“This is the end of Hong Kong and it’s like the end of our homeland,” said Tanya Chan, a legislator in the territory.
HONG KONG — Pro-democracy legislators in Hong Kong on Friday hit back after Beijing introduced a new national security law that could limit protests and dramatically reduce the territory’s autonomy.
“This is the end of Hong Kong and it’s like the end of our homeland,” Tanya Chan, a member of Hong Kong’s Legislative Council, said at the start of China’s annual National People’s Congress in Beijing, where the bill was set to be discussed.
“I recall the time when I was young, and I believed in ‘one country, two systems,’ and I believed we were going to showcase to the world that Hong Kong people can rule Hong Kong,” she added. “But now, I’m not yet 50 years old and suddenly all is gone.”
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WNU Editor: Hong Kong as we know it has changed. I expect China will be moving very quickly to do this …. China looks to set up national security agencies in Hong Kong (Financial Times). More here …. China paves way for security agencies to set up in Hong Kong (Irish Times).
Update: I can guarantee this is going to happen …. Hong Kong activists call for protest after China vows stronger security enforcement (France 24).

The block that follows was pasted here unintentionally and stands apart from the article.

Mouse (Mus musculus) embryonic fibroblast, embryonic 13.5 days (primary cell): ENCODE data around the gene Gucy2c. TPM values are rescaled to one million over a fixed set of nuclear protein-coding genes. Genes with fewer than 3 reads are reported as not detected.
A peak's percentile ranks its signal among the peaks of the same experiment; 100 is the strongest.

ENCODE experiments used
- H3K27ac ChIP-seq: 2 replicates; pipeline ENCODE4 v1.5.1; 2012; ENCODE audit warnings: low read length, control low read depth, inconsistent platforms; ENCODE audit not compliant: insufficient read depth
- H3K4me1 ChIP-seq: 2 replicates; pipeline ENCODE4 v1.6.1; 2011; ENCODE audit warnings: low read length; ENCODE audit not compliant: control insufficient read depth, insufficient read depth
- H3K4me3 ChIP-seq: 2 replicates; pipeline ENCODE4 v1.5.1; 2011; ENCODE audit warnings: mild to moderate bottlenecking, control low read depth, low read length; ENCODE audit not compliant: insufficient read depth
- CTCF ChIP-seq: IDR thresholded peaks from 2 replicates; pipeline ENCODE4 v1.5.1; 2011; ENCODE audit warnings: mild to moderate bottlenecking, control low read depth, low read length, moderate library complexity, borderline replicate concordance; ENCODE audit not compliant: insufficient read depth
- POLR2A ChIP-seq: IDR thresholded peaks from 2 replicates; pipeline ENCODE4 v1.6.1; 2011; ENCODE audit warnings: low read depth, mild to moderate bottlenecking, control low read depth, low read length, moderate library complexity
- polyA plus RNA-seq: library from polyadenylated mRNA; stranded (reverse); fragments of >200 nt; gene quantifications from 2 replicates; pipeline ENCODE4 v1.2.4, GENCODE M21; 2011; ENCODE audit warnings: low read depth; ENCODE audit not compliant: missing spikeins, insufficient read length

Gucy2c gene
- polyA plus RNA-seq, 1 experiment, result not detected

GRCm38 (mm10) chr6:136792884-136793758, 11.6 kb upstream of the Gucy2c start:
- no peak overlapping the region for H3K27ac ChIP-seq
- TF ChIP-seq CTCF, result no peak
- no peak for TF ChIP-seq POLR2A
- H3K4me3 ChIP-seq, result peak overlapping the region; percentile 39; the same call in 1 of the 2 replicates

China’s Premier Li Keqiang pledges to ‘ensure national security’ in Hong Kong and Macau — ABC News Online
Chinese security forces could be deployed in Hong Kong under new law — The Guardian
Hong Kong plunges more than 5% as Beijing plans to impose new security laws — CNBC
Two Sessions 2020: Hong Kong leader Carrie Lam vows ‘full support’ for national security law and promises city’s freedoms will remain unaffected — SCMP
Beijing Says Imposing a National Security Law in Hong Kong Is Necessary. Democracy Activists Call It ‘the Saddest Day’ in City History — Time
Hong Kong security law: What is it and is it worrying? — BBC
Opinion: Beijing flexing its muscle in Hong Kong — Dang Yuan, DW
China’s proposed security law: A death sentence for Hong Kong? — William Yang (Taipei), DW
What does Beijing’s new national security law for Hong Kong cover, and who should worry? — Jeffie Lam and Kimmy Chung, SCMP